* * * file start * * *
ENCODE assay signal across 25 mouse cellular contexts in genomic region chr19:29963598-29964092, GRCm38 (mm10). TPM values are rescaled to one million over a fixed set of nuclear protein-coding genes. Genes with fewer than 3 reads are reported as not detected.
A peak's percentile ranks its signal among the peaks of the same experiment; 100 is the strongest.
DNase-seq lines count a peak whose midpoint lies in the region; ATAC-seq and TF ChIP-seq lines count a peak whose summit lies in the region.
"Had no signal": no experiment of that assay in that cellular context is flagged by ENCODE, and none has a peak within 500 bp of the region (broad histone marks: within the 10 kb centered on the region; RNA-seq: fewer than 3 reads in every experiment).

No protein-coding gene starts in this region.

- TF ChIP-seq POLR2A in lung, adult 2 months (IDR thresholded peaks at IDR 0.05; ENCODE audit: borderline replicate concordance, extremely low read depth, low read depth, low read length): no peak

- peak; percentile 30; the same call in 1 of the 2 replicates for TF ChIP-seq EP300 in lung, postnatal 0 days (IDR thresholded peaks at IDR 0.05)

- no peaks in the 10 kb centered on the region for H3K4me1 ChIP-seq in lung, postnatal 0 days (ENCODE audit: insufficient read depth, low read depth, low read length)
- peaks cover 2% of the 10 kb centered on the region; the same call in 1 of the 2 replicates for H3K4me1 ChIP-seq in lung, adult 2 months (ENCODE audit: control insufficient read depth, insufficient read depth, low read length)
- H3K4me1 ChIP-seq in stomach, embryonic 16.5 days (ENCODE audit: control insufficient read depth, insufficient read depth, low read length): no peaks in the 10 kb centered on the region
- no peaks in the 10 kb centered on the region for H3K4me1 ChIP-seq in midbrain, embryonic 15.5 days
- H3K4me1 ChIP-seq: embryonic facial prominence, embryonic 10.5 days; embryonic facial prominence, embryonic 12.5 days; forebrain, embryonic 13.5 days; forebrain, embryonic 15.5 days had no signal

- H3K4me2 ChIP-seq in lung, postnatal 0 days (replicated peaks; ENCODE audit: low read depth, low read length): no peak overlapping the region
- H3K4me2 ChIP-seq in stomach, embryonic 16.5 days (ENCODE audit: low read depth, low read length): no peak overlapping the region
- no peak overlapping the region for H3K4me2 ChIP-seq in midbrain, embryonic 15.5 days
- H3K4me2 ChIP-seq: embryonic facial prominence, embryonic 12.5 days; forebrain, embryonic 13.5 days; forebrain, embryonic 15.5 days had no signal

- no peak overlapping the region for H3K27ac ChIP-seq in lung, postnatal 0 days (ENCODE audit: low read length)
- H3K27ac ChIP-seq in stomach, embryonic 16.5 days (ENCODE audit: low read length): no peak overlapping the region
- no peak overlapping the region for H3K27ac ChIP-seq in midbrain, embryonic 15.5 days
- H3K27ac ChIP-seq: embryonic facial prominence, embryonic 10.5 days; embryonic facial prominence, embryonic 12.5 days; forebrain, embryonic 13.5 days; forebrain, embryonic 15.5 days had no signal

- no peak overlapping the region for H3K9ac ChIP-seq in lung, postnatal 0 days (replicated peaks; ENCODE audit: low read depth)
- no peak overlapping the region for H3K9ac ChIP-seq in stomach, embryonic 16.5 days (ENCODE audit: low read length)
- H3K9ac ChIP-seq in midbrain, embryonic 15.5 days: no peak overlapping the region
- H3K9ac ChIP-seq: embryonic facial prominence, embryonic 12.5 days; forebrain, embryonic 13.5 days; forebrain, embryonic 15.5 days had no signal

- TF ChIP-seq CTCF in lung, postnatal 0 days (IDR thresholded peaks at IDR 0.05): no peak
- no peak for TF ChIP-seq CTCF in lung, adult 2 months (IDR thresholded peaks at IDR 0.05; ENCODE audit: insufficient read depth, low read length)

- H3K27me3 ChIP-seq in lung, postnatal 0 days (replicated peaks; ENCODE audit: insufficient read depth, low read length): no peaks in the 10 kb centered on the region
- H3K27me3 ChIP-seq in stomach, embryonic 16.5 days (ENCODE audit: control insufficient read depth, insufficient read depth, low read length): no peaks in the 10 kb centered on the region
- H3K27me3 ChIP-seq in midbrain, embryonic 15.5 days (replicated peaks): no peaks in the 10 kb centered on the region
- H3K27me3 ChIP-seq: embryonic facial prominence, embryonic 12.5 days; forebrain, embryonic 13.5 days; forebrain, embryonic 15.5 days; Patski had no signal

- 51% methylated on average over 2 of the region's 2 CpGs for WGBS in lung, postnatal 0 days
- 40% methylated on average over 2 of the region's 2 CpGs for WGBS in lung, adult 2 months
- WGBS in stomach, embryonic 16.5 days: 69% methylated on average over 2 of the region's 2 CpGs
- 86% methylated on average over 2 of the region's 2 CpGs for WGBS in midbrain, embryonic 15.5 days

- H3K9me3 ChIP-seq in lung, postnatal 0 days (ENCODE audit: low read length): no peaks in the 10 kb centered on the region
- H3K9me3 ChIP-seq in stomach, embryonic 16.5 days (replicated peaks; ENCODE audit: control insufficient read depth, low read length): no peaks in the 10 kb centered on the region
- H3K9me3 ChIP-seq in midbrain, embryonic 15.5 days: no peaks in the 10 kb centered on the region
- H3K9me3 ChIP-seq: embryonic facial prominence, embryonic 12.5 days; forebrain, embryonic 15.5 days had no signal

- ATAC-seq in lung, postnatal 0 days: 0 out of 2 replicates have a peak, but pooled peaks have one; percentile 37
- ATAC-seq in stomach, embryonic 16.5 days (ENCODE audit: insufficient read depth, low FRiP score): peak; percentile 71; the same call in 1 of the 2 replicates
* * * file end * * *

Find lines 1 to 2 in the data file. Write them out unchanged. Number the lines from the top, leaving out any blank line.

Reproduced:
ENCODE assay signal across 25 mouse cellular contexts in genomic region chr19:29963598-29964092, GRCm38 (mm10). TPM values are rescaled to one million over a fixed set of nuclear protein-coding genes. Genes with fewer than 3 reads are reported as not detected.
A peak's percentile ranks its signal among the peaks of the same experiment; 100 is the strongest.